Ukrainian President Volodymyr Zelenskyy and his chief of staff, Andriy Yermak, have de facto acquiesced to the quasi-recognition of the Donetsk and Luhansk “armed formations” in a signed agreement at the political level on July 27. Following the failures of the Russian side to force Kyiv into accepting the “Steinmeier Formula” and, later, a “consultative council” project that would have positioned Kyiv and Donetsk-Luhansk as parties to direct negotiations with Russia in a mediating role, the newly signed agreement effectively raises the Moscow-backed Donbas militias to the same level as Ukraine’s Armed Forces. A careful survey of the developments in the negotiations process over the past month sheds light on how this came about (see Part One).
On July 9 and 10, in two statements of unusual length and vehemence, Russia’s envoy to the talks, Dmitry Kozak, charged that Ukraine was refusing to present a draft “special status” for discussion with Donetsk-Luhansk, as well as draft constitutional legislation on Ukraine’s overall decentralization that would incorporate that “special status.” Kozak further complained that the collapse of the “consultative council” in March had been a “watershed” in the negotiations and overall in relations; and he expressed sympathy for his Kyiv partners who had faced a backlash on that project (meaning Yermak without naming him). Kozak rejected Ukraine’s “red lines” as violations of the Minsk “agreements.” For all these reasons, there was “no basis for a Normandy summit in the foreseeable future.” He demanded that President Zelenskyy disavow Deputy Prime Minister Oleksiy Reznikov’s and Foreign Minister Dmytro Kuleba’s calls to revise or replace the Minsk “agreements”; failure to disavow such calls would signify Ukraine’s withdrawal from the Minsk and Normandy negotiations. Kozak admitted to a wish “at some point to slam my fist on the table” (TASS, July 9, 10; see EDM, July 15).
On July 10, Russia’s Foreign Minister Sergei Lavrov announced that Kozak demarched his Normandy counterparts with a letter of complaints against Ukraine. On that same day, President Vladimir Putin convened a special session of Russia’s Security Council and expressed “disappointment” with Kyiv’s negotiating positions. The key complaint was Ukraine’s reneging on the December 2019 Paris Normandy summit’s decisions—a clear warning that another summit would be denied (TASS, July 10). On July 12, Kremlin spokesperson Dmitry Peskov insinuated that a “hot phase” might ensue in Ukraine’s east (TASS, July 12; see EDM, July 15).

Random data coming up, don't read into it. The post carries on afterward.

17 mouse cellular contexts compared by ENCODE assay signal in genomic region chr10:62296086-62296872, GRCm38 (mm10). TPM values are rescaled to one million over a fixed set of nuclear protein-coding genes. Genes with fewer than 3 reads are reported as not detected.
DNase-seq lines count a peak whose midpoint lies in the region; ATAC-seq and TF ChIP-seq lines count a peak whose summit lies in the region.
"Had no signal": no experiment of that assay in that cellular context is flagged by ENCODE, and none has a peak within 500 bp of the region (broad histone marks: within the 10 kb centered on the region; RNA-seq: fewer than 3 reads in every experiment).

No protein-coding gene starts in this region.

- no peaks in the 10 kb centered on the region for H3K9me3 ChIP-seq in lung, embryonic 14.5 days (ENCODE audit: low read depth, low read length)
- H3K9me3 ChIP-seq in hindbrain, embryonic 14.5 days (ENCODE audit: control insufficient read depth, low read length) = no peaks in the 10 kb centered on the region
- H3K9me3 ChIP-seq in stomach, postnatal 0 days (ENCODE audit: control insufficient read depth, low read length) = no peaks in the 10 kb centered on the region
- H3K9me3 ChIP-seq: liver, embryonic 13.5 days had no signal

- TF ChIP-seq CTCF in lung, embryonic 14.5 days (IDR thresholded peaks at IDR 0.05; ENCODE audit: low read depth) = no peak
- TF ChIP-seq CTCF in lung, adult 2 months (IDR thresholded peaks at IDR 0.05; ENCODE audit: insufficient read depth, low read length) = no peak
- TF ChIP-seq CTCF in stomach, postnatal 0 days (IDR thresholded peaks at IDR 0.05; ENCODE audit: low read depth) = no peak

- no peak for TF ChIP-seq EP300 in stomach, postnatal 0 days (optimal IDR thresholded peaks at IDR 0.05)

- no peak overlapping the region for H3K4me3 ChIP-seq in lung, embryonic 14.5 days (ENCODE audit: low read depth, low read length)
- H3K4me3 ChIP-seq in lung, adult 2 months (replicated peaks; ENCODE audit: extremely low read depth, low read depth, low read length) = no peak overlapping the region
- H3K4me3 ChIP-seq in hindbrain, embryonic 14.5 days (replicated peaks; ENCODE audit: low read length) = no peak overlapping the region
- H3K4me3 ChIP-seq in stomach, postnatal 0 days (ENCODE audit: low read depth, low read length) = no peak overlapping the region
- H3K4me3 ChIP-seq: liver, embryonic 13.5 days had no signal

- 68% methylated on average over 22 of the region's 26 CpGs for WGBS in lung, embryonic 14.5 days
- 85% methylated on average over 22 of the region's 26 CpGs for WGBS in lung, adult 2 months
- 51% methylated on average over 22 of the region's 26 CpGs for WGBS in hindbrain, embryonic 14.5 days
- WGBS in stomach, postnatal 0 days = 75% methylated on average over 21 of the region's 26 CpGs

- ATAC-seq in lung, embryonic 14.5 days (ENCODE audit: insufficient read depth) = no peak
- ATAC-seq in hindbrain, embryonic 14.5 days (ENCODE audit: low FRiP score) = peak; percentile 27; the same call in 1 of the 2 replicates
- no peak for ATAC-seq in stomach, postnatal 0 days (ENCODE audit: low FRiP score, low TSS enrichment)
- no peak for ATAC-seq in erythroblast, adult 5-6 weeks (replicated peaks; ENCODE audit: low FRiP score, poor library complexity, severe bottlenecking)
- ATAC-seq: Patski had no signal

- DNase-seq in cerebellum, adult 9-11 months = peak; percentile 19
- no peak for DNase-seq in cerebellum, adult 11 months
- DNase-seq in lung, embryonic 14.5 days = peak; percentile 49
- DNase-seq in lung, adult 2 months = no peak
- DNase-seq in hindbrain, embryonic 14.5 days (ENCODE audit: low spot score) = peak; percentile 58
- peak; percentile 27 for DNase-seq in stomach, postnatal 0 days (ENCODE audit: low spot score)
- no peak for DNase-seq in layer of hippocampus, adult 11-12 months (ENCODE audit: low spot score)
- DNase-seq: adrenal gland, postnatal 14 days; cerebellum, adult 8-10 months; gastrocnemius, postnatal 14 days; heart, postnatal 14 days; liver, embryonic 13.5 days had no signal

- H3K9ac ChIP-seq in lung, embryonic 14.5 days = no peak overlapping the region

This elaborate political theater seems to have impressed Zelenskyy. Apparently, he attempted to contact Putin by telephone, as may be deduced from Peskov’s retort on June 20: Zelenskyy must comply with the Minsk “agreements,” “and it is absolutely unnecessary to make a phone call to Vladimir Vladimirovich [Putin] for this” (TASS, July 20).
On July 21, TASS cited the Donetsk authorities to the effect that Ukraine has thus far failed to sign the additional ceasefire agreement that would confer de facto recognition (“Subektnost”) to the parties to the ceasefire (i.e., Donetsk and Luhansk) (TASS, Doetskoye Agentstvo Novostey, July 21).
That same day, Zelenskyy caved again (not gratis either, but for the price of a summit, as he apparently believed): “We await an early date for a Normandy summit; we have the consent of the German and the French sides, and Russia is not against it either. Tomorrow [July 22], we are signing the ceasefire agreement in Minsk” (Ukrinform, July 21). “No basis for a Normandy summit,” instantly replied Peskov (Interfax, July 21).
Zelenskyy turned out to be equally mistaken about German and French readiness for a summit. Notwithstanding, he instructed his plenipotentiary representative, former president Leonid Kuchma, to sign the new ceasefire agreement ex aequo with the “certain areas of the Donetsk and Luhansk regions [Russian acronym ORDLO].”
On July 22, Russia’s plenipotentiary to the Minsk Contact Group, Boris Gryzlov, complimented the Ukrainian side for “finding at last within itself the courage to agree with those [additional] ceasefire measures that ORDLO’s representatives had all along proposed—the ceasefire measures between Kyiv and the Donbas. […] Only thanks to Dmitry Kozak’s firm intervention (vmeshatelstvo) in the Contact Group’s work did this success become possible” (TASS, July 22). And on July 23, Russian foreign ministry spokesperson Maria Zakharova praised the signing of the agreement “as a result of direct dialogue between Kyiv and ORDLO, mediated by Russia and the OSCE” (TASS, July 23).
The circumvention of the Normandy forum and the shift of the main action to the Minsk Contact Group achieved this result for Russia. Capping the process, Peskov explained that Russia “can in no way ensure compliance with the ceasefire measures by ORDLO, since Russia is not a party to this internal conflict in Ukraine” (TASS, July 27).